I had responded to the seed the Spirit sowed, but the roots of my commitment were shallow and my good intentions withered.
Have you ever had that experience?
So, again, this parable is not intended to be a static mechanism to sort the sheep from the goats, but rather a barometer of how we are doing spiritually in responding to the seeds of the kingdom that are being thrown our way. And this barometer is not just for our personal reflection, but equally relevant to the evaluation of our work together in community.
For example, I am aware of parishes struggling to stay afloat. Most of their resources - time, talent and treasure- are focused on keeping the building functioning and meeting payroll. So, when an issue touches their hearts through an event or a personal story or a powerful sermon and there is enthusiasm to respond as a community, the weight of these other concerns may make their soil rocky and not of sufficient depth to sustain a committed response.
Perhaps seeds has been scattered on individuals in a community but the subject is seen as too controversial and the desire for equanimity overpowers the call to engagement. The seeds from the Holy Spirit coming to this community are being choked by these thorny practical concerns.
And, as I suggested, the outcome for individuals and communities will probably be different at different times.
So where are you as a community in this Parable? Where have you been? Where do you see yourselves in the future?
I’ll give another personal example. Recently I’ve been able to get myself into deeper, less rocky soil with fewer thorns. I worked with Sarah Lawton, who many of you know, on a resolution for Diocesan Convention to follow in the footsteps of the Diocese of Los Angeles and declare ourselves a Sanctuary Diocese. I’ve also joined Faith in Action’s Accompaniment program to go with families to deportation hearings or just to check-ins while their application for a Green Card or renewed DACA status or for asylum is being considered. This idea of Accompaniment is really taking root in many parishes around the Diocese.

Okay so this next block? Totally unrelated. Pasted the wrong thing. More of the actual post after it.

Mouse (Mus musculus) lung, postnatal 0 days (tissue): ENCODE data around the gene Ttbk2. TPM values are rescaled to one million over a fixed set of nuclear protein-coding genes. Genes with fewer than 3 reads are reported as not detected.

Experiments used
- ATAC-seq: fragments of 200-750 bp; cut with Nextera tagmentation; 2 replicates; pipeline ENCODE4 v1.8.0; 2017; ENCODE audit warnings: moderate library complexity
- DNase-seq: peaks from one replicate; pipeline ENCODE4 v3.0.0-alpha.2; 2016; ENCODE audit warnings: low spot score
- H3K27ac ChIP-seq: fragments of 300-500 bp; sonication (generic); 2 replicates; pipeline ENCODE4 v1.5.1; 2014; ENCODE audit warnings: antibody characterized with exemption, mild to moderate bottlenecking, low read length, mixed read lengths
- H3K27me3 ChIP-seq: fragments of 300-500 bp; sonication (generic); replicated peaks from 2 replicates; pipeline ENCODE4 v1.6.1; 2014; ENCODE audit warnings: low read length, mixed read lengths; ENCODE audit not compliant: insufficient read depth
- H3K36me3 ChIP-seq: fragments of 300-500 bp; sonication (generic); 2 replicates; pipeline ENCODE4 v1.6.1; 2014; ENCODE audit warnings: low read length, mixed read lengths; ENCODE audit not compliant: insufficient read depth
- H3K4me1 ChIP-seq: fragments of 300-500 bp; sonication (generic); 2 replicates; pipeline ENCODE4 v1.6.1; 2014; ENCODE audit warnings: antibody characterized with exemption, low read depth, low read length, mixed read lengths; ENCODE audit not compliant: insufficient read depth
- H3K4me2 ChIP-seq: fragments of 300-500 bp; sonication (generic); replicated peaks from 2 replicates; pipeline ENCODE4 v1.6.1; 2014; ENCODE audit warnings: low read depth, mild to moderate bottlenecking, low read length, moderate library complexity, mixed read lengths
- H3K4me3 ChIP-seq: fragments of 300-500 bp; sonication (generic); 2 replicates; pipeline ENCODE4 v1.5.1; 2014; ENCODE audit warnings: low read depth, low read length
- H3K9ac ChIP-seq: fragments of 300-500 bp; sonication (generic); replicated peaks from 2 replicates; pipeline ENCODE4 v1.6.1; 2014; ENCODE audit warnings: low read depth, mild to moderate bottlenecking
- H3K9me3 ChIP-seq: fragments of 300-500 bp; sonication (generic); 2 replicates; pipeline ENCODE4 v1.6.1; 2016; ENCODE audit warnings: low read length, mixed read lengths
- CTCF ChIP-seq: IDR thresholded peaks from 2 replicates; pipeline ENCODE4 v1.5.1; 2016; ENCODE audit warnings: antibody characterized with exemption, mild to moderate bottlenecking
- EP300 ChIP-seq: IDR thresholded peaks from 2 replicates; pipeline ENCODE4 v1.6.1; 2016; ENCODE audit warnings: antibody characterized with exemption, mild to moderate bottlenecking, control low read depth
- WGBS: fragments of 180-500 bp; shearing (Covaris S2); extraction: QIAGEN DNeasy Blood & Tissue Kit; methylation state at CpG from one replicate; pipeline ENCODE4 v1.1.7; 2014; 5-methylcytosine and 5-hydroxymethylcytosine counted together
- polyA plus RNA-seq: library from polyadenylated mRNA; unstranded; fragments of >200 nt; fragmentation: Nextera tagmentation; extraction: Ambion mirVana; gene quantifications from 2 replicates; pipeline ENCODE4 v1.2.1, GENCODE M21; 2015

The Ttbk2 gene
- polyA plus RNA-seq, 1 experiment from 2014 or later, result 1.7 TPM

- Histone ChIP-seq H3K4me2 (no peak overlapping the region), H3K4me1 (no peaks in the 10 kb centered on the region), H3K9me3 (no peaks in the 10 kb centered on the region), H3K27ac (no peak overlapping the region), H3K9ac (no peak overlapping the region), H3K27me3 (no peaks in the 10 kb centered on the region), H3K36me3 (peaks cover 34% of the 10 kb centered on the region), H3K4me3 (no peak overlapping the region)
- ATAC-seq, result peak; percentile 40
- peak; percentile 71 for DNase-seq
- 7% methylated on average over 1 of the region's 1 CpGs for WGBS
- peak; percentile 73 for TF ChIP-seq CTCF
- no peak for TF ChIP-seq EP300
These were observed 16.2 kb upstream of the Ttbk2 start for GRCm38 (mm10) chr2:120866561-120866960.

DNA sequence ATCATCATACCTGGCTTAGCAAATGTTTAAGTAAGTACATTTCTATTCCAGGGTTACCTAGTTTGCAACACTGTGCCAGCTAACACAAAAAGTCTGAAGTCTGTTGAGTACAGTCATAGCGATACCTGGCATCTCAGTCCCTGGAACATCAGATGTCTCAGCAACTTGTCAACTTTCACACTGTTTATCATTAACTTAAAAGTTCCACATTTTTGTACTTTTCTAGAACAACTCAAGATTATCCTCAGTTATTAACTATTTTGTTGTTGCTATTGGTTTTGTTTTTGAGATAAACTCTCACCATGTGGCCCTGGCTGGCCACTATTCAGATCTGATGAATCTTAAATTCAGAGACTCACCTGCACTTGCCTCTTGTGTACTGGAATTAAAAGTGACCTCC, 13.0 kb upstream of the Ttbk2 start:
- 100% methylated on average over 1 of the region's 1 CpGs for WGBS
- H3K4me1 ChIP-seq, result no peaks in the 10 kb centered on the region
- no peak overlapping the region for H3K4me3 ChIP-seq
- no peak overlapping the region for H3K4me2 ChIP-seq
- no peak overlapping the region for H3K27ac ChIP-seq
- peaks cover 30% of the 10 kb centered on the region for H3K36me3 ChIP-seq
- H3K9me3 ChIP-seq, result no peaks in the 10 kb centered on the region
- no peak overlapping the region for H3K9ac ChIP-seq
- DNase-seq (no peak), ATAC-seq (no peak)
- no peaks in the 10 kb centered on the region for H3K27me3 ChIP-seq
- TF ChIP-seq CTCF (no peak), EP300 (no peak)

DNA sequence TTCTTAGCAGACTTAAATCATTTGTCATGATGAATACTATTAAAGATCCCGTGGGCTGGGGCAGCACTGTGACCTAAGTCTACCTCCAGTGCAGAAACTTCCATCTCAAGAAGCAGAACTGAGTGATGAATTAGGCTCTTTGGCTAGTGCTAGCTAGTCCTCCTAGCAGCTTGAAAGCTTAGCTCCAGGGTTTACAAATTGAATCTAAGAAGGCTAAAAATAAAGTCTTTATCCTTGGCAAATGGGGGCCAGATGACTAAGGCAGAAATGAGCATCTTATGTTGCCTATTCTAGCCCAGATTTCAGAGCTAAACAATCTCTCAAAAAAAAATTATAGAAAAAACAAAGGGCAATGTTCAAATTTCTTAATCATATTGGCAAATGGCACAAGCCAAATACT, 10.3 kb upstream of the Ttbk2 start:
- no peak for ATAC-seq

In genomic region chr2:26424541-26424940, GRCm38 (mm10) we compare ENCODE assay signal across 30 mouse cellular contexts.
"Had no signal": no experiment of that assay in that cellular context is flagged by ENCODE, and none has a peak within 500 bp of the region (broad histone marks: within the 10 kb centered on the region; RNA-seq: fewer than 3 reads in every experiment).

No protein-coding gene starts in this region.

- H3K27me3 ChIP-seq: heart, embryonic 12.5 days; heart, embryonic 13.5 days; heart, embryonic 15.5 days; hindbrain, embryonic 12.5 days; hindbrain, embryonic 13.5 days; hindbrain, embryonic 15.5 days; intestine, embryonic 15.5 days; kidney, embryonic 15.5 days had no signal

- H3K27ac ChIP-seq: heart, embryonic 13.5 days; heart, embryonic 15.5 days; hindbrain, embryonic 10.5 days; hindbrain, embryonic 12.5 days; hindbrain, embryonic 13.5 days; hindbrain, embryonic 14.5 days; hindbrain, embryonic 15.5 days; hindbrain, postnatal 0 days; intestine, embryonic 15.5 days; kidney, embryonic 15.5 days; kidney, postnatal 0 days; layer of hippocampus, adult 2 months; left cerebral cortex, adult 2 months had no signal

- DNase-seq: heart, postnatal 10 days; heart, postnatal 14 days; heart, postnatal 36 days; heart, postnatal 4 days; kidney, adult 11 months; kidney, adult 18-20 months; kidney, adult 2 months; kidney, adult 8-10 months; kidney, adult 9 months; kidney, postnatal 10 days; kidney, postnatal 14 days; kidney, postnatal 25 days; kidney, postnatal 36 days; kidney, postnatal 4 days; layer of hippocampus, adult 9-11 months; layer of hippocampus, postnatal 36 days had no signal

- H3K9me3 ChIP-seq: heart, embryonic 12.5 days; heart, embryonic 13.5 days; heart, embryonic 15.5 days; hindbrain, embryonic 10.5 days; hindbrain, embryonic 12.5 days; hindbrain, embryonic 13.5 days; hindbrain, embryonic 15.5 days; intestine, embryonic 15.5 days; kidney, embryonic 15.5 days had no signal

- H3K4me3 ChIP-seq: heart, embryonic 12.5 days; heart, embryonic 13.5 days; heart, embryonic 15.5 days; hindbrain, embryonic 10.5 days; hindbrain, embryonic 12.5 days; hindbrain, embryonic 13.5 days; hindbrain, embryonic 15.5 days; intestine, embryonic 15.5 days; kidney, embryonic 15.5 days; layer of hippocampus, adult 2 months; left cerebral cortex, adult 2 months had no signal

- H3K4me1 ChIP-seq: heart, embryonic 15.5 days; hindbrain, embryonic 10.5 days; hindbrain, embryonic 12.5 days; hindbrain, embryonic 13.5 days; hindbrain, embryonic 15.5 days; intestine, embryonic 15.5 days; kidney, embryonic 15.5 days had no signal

We get to BE the caring presence of Christ for people under great pressure who are often in deep distress, and to hear their stories and then to see them more clearly as our neighbor and more particularly as uniquely beloved children of a wildly inclusive God.
I’ve also been working with a several parishes and deaneries in discussions of what it might mean to be a Sanctuary Parish.
Some of them have imagined that because of the political positions of some of their congregants, even a discussion of immigration not to mention Sanctuary would be too controversial and divisive. But we have been able to find common ground – even with those who support what the current Administration is doing in general.